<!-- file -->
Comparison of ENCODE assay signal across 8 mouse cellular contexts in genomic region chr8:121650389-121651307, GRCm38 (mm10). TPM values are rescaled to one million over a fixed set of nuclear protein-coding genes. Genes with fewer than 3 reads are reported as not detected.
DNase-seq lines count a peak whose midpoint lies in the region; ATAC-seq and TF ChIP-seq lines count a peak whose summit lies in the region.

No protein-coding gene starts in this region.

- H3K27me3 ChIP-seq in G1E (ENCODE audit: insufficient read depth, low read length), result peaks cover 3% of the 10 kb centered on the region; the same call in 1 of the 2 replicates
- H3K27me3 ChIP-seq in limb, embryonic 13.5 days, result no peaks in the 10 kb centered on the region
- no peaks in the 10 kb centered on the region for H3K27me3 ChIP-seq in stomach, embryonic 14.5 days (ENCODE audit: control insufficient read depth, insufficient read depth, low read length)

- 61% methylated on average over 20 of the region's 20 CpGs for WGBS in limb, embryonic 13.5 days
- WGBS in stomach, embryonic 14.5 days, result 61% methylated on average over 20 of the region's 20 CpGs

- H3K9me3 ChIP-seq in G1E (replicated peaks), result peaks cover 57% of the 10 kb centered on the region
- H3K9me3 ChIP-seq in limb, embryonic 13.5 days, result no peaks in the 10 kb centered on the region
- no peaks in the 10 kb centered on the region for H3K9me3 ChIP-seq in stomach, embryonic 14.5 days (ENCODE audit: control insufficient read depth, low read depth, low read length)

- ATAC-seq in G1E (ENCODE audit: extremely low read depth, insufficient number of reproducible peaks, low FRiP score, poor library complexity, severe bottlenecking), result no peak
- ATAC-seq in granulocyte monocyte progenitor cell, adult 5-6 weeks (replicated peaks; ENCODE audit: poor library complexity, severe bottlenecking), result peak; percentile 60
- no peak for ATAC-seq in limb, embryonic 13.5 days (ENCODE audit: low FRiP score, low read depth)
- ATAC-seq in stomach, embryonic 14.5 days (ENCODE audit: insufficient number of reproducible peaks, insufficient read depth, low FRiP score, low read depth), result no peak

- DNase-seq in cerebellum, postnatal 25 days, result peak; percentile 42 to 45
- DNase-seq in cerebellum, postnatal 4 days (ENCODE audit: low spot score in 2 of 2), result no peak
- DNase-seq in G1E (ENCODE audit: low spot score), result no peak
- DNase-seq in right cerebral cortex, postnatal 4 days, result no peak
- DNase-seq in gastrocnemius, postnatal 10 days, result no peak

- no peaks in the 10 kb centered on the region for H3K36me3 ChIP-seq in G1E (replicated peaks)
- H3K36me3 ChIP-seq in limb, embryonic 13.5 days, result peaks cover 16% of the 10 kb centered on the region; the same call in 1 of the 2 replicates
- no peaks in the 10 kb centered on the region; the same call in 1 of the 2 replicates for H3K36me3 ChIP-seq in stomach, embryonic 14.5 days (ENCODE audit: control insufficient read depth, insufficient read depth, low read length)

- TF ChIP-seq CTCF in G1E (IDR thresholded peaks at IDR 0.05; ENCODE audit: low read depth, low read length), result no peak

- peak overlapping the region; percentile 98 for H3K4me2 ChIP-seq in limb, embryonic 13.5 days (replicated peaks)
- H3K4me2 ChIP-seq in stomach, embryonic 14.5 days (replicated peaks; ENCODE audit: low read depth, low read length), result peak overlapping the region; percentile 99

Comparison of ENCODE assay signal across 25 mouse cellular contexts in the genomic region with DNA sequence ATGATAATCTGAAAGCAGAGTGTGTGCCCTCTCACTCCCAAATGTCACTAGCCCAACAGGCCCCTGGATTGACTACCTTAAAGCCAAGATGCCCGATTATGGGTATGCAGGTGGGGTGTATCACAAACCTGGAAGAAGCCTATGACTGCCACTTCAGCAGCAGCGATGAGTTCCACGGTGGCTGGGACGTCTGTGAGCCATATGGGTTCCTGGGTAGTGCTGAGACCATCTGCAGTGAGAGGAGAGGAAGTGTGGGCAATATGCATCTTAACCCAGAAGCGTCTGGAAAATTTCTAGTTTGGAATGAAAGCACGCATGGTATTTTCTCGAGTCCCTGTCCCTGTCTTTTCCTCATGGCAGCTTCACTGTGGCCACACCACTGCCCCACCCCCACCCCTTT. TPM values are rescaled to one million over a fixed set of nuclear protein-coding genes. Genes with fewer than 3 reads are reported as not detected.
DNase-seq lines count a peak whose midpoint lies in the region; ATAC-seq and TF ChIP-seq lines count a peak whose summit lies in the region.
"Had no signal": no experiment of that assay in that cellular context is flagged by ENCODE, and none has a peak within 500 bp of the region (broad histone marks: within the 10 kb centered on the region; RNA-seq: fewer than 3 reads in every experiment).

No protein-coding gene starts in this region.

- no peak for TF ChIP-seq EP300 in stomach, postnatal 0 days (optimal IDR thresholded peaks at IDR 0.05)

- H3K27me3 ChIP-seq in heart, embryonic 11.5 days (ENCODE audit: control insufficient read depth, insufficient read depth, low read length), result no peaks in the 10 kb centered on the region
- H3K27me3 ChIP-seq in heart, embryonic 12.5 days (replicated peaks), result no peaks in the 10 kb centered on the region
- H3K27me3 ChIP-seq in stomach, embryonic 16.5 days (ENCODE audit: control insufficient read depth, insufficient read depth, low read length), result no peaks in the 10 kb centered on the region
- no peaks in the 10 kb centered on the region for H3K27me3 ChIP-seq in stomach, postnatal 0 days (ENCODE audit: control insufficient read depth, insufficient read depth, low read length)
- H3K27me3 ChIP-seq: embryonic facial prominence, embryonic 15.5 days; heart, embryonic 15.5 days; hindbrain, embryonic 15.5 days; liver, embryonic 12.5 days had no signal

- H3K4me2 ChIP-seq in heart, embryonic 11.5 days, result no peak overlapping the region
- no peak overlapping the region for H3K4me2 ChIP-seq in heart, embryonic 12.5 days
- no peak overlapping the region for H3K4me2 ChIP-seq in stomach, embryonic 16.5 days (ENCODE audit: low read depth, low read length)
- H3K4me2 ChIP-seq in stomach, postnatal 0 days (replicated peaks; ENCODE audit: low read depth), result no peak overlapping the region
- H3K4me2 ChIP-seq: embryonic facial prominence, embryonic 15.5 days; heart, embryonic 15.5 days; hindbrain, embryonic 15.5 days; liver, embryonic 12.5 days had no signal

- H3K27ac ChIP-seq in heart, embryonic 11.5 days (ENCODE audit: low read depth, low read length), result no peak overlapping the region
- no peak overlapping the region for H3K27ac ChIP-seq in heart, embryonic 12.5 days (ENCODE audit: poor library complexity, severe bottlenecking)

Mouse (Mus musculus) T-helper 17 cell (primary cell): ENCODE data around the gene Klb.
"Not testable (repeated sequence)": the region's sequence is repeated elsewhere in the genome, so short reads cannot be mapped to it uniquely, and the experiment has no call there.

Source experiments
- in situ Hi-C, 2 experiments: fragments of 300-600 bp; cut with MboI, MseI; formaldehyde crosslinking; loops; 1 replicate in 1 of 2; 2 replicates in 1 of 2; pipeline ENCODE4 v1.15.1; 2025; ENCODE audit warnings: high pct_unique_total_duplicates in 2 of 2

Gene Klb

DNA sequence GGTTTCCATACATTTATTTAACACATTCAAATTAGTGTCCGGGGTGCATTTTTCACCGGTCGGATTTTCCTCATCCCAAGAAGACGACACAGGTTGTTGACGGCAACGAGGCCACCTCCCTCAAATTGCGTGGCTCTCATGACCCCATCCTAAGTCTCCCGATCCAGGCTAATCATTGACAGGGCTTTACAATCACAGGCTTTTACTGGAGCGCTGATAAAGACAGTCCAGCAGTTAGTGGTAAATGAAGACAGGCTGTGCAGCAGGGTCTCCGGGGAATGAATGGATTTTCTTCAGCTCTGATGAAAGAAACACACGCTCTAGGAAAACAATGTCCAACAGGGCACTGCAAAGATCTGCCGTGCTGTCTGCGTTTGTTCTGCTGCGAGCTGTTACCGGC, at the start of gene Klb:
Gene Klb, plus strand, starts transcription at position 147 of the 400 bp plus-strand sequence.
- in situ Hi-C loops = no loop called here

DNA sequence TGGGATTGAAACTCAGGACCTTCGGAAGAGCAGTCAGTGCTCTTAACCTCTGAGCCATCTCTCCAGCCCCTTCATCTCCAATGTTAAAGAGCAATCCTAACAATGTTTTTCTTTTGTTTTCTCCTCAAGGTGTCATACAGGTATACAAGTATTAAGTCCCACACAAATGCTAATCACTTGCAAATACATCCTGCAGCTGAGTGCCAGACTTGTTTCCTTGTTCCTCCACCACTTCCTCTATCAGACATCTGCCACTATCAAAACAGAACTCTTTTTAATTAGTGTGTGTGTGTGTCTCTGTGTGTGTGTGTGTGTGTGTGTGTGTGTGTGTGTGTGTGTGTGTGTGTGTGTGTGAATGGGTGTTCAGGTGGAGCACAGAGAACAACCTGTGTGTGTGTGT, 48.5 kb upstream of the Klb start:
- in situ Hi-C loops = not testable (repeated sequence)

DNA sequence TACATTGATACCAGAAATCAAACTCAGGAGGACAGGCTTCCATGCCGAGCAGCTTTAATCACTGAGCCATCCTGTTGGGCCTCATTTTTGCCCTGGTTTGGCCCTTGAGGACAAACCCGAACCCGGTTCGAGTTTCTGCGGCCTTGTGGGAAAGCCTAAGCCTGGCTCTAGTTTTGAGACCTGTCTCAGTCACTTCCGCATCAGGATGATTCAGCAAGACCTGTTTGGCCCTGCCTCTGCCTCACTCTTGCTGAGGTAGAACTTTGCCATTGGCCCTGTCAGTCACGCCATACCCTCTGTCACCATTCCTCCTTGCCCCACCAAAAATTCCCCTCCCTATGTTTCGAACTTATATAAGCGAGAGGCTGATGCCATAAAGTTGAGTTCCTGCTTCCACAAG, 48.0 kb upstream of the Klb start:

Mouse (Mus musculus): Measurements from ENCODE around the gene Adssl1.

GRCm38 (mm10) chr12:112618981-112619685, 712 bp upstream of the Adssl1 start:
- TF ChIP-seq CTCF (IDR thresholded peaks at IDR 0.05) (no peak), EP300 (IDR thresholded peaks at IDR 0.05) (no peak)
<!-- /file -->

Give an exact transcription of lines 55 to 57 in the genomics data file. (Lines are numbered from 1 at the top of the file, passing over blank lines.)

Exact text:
Mouse (Mus musculus): Measurements from ENCODE around the gene Adssl1.

GRCm38 (mm10) chr12:112618981-112619685, 712 bp upstream of the Adssl1 start:
- TF ChIP-seq CTCF (IDR thresholded peaks at IDR 0.05) (no peak), EP300 (IDR thresholded peaks at IDR 0.05) (no peak)